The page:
The sole purpose of the Biomedical Acceptance Test (BMAT) is to test the success of potential students in their undergraduate studies. Among other things, BMAT will test your writing, skills, and scientific knowledge. It is challenging and designed to determine the candidates who will achieve the most academic results.
Again, check with the medical schools where you will apply to find out what tests they require for admission.
Each medical school has its curriculum and course requirements. In general, a medical school will need the following:
• Traditional courses. This includes two years of preclinical study, during which you will study the basics of medical science, followed by three years of clinical research. During your clinical studies, you will gain practical work experience in hospital services under professional supervision. During these three years, you will also attend numerous conferences.
• Integrated courses. This can focus on practical clinical skills and problem-based learning. During this time, you will work directly with the patients. You will need to determine the best course of action in various medical cases and receive feedback and advice from the teaching staff. Besides, you will work with other medical students to develop valuable teamwork, problem-solving, communication, and personal responsibility skills. Most medical schools now offer this type of course. These schools include Barts, East Anglia, Glasgow, Hull and York, Keele, Liverpool, Manchester, Peninsula, and Queen Mary.
What if you don’t have scientific background?
If you are a recent graduate, many companies hire postgraduates at a particular time of the year. The recruitment process is generally involved for large companies, but small metrology companies can accept speculative requests throughout the year.
While students who have completed science studies are preferred, those who are considered to have insufficient scientific training may be able to take premedical courses depending on the school. As long as you maintain good marks in your other subjects, an increasing number of medical schools allow students to take basic classes as a path to a medical degree. Medical schools offering basic (premedical) courses include Bristol, Cardiff, Dundee, East Anglia, Keele, Manchester, Sheffield, and Southampton.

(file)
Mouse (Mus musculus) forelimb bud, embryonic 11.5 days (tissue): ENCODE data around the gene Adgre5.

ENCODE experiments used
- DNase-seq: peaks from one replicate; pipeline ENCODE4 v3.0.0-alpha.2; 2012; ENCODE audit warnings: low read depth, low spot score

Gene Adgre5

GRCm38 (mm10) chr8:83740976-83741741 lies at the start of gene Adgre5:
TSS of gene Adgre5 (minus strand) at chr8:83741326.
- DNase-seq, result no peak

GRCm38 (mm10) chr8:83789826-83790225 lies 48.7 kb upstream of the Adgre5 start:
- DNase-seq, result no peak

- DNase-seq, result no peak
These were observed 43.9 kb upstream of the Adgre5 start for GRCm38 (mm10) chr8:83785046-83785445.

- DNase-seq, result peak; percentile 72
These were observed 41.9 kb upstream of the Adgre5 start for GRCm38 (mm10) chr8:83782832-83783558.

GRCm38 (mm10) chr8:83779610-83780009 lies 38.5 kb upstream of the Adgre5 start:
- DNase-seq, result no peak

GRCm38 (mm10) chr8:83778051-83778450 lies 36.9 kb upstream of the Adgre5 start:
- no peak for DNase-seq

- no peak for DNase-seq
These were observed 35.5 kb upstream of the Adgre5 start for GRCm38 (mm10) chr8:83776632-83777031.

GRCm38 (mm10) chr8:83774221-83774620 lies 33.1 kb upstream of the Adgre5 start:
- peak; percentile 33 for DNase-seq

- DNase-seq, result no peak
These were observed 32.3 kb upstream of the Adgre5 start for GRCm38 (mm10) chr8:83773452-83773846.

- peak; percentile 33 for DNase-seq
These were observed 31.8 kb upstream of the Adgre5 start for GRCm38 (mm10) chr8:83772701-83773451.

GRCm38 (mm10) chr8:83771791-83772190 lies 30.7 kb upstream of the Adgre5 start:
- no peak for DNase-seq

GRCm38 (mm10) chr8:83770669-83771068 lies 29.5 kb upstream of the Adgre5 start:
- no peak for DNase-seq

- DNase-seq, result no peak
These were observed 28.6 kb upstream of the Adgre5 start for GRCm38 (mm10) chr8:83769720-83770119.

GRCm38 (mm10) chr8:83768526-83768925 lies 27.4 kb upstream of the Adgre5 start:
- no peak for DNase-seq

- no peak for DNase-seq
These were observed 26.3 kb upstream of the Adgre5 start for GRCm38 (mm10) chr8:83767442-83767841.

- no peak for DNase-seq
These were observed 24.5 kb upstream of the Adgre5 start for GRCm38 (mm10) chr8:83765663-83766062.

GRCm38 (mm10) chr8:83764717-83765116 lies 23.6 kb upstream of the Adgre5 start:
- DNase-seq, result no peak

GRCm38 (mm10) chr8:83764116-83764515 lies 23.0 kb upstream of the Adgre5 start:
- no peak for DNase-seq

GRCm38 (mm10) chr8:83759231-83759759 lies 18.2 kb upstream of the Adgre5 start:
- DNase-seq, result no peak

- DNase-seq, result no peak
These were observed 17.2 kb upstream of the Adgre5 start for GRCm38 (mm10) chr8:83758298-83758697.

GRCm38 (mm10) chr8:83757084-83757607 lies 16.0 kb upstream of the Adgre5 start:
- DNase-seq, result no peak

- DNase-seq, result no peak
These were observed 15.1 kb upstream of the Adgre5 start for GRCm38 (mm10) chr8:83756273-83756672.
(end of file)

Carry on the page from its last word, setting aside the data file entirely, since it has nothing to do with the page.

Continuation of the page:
What if I’m not sure what type of doctor I want to become?
Although you may have to decide which area of medicine you want to specialize in, you won’t have to make the decision right away. Until you are in postgraduate training, you will have time to assess which area of medicine interests you most. However, it is essential to know which specialties you should choose. Also, the earlier you focus on a hobby, the more experience you will gain in that area. Of course, it is necessary to acquire complete medical knowledge before you can specialize.
The medical schools will offer you a lot of information on each specialty. You can also take full advantage of your studies by talking to doctors from different specialties. You can then start to narrow down your choices and find out which specialty interests you the most.
Pros and Cons of Becoming a Doctor
Now that you have a better understanding of what it takes to become a doctor, it may be helpful to create a list of pros and cons. Keep in mind that the pros and cons of becoming a doctor vary from individual to individual. What is “pro” for one person can be “con” for another. Consider your personality and how you might respond to the challenges of the medical profession.
A general list of pros can include:
• Provide a valuable service to others
• The ability to save lives
• Possibility of contributing to the study of medical sciences
• The continuous learning process
• Dynamic atmosphere
• Job security and good salary
A general list of disadvantages may include:
• Difficult path to becoming a doctor (a lot of preparation, including medical school, internships, residency, etc.)
• Debt accumulated from years of school without time to work in the meantime
• High-stress occupation
• Responsibility for people’s lives
• Emotionally tricky when you are unable to help people
• Very little free time
• Takes time to climb the ladder at a higher salary